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Film 50: History of Cinema

Wednesday, February 18, 2009
3:00 p.m. Shadow of a Doubt
Alfred Hitchcock (U.S., 1943)

Lecture by Marilyn Fabe

Special admission prices apply: General admission, $11.50; BAM/PFA members, $7.50; UC Berkeley students, $5.50; Seniors, disabled persons, UC Berkeley faculty and staff, non–UC Berkeley students, and youth 17 and under, $8.50.

Hitchcock had reason to consider Shadow of a Doubt his personal favorite among his films. In structure the film is perfection; in theme it is radically disturbing. Joseph Cotten is the urbane Uncle Charlie, hiding out in the small-town home of his sister Emma. Is he the Merry Widow Killer hunted by the police, or is he innocent as he claims? Shot in Santa Rosa and cowritten by Thornton Wilder and Sally Benson, the film blends satire and mystery in examining the effects of Uncle Charlie’s visit on a nastily nice community (full of wealthy widows), but particularly on his adoring niece, Charlie (Teresa Wright). She is his namesake, he is her doppelganger, and they are inseparably linked in the shadows of Joseph Valentine’s cinematography. The uncle’s outré cynicism (“Do you know that if you ripped the fronts off houses you’d find swine?”) threatens the girl with her own terrible knowledge.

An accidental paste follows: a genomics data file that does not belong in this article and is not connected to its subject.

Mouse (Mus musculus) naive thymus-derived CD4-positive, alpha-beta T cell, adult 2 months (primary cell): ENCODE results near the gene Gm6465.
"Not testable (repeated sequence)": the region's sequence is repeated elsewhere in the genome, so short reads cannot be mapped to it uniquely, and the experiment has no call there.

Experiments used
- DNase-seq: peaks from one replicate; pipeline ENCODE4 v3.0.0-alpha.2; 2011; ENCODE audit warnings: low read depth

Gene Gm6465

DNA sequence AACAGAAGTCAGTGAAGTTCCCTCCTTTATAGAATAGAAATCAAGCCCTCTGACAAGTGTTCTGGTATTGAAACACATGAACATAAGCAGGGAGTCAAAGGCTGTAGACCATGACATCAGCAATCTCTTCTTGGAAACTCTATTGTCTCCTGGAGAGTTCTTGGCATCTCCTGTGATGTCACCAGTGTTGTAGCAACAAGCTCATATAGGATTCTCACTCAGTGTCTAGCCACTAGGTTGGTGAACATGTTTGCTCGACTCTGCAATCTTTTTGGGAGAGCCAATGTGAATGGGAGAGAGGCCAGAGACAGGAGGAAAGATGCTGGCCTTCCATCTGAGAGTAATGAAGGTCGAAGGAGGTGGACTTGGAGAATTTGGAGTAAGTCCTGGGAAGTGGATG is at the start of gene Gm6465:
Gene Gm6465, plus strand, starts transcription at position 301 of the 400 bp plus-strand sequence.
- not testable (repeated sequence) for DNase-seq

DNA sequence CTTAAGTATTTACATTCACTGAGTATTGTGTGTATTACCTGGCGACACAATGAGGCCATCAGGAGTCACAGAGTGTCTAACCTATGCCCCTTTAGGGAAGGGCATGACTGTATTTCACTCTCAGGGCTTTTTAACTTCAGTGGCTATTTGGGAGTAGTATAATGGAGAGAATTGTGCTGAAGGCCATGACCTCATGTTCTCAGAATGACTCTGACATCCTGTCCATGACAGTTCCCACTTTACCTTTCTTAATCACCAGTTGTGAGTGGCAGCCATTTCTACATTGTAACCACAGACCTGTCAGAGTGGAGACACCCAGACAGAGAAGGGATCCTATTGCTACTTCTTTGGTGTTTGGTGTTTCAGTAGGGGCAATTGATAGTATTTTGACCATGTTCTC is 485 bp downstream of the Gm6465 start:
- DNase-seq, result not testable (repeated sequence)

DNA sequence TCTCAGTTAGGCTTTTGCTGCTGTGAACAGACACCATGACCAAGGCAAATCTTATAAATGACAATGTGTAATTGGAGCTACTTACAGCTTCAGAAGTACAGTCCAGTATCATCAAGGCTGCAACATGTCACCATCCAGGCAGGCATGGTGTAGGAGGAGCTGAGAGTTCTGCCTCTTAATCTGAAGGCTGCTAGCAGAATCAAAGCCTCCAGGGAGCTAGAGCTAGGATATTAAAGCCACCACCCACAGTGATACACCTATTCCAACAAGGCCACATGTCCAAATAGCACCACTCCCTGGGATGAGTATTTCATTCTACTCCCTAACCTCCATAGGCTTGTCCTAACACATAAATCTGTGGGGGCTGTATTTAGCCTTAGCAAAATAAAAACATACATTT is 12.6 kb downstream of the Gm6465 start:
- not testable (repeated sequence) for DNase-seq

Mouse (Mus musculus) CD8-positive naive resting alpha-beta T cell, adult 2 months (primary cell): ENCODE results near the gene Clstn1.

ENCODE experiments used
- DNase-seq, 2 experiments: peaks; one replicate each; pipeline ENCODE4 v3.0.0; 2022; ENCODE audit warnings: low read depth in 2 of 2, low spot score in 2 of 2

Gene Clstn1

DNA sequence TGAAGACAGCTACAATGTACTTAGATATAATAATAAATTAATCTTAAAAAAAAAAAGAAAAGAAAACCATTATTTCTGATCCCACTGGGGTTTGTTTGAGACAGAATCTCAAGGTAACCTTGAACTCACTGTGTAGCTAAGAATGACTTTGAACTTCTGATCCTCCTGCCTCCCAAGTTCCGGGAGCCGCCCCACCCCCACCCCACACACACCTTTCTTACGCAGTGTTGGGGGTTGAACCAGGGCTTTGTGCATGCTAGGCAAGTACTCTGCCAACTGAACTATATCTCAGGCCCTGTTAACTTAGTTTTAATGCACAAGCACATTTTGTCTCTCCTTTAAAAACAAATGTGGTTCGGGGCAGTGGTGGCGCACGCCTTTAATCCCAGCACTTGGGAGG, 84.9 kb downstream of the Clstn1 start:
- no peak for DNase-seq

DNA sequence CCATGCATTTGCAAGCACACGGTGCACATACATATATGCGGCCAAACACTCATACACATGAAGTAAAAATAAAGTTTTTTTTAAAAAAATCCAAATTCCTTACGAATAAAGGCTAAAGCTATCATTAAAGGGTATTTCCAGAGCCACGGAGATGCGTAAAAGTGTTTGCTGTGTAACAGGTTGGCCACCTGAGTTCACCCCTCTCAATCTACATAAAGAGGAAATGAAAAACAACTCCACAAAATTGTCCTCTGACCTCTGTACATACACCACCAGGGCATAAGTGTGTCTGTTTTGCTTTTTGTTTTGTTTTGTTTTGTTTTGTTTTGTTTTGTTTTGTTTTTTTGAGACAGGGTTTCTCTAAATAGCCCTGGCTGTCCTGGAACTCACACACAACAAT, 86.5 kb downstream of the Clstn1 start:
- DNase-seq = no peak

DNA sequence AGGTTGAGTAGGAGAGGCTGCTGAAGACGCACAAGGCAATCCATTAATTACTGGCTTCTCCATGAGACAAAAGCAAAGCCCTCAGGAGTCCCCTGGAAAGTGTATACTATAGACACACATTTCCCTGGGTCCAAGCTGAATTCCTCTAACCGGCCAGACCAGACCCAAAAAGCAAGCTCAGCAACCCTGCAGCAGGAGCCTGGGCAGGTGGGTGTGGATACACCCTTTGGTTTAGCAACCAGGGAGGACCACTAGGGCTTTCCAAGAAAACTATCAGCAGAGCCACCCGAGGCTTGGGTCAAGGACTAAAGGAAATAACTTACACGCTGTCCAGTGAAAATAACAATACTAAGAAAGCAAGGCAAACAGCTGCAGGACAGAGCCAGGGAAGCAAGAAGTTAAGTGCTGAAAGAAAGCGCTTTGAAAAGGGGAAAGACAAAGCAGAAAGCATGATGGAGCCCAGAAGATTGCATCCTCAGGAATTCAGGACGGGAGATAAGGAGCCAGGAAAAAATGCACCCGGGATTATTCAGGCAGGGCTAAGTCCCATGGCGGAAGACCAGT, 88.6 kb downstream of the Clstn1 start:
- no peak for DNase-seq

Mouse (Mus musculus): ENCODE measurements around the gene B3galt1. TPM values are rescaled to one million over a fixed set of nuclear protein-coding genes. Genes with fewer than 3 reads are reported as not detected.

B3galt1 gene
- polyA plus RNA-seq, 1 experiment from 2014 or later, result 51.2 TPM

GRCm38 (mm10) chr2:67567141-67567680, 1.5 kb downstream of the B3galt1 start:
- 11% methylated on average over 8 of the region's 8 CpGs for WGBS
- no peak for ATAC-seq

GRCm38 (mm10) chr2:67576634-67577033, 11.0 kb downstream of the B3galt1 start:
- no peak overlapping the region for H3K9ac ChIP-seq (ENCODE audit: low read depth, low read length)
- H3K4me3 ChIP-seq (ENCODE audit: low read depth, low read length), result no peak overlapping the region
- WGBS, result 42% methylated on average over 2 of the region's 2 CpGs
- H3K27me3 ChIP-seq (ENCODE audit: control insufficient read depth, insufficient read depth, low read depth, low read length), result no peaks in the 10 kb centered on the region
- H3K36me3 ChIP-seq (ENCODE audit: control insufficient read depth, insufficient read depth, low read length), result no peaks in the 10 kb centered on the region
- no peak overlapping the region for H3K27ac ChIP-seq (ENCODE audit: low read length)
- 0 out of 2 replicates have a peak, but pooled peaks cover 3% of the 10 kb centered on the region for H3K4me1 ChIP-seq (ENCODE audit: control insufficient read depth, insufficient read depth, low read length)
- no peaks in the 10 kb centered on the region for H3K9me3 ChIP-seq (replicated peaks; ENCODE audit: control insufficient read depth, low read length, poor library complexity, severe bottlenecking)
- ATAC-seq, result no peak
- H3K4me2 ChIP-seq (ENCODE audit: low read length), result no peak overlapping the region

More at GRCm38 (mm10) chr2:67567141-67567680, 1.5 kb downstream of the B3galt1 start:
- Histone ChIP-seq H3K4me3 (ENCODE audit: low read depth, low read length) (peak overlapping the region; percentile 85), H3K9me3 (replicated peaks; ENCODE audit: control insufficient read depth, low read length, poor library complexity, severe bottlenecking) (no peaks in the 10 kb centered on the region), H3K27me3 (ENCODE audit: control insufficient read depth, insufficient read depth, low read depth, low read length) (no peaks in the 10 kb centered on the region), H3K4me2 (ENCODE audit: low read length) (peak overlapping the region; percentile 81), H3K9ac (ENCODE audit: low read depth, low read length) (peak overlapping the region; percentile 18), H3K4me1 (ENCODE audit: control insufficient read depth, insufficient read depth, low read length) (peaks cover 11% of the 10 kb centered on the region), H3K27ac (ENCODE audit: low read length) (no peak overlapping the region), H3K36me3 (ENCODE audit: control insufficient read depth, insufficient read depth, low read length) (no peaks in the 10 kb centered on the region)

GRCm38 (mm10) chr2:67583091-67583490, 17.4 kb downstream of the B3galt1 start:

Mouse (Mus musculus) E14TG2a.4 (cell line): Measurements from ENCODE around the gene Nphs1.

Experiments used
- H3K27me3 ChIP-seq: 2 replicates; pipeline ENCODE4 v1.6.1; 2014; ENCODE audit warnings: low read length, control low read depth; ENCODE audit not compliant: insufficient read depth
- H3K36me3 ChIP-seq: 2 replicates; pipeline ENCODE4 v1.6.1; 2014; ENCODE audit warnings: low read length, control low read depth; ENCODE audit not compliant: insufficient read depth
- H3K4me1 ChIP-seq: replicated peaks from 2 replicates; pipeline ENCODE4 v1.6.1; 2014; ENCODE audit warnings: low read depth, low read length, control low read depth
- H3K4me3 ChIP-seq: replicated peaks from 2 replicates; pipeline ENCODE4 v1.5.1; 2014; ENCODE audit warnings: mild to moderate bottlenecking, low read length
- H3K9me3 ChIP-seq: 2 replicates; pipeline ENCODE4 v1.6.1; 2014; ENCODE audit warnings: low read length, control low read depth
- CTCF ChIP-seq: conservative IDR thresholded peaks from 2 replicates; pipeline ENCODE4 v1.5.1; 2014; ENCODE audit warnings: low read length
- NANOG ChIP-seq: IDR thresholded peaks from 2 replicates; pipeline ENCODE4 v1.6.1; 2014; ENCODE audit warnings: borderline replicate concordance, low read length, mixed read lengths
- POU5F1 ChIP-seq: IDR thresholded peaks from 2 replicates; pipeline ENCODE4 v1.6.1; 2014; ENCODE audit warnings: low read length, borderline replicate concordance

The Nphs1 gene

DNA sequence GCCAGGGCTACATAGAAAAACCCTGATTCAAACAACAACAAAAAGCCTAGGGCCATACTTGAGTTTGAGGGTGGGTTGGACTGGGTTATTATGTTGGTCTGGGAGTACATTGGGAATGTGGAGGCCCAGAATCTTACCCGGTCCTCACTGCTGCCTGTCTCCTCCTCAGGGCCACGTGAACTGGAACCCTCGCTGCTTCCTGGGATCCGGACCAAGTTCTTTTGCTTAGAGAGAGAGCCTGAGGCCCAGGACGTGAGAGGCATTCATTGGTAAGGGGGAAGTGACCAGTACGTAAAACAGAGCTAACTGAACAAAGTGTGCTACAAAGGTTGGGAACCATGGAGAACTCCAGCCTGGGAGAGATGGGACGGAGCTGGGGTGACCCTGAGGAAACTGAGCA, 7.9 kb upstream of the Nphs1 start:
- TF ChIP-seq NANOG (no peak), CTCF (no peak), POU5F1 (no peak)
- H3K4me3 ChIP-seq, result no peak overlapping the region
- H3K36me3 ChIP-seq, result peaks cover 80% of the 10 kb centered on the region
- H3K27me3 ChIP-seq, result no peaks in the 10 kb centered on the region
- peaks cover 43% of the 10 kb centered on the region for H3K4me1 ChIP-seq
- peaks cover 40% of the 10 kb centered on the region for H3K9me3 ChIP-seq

—Judy Bloch

• Written by Thornton Wilder, Sally Benson, Alma Reville, based on a story by Gordon McDonell. Photographed by Joseph Valentine. With Joseph Cotten, Teresa Wright, Macdonald Carey, Hume Cronyn. (108 mins, B&W, 35mm, From Universal)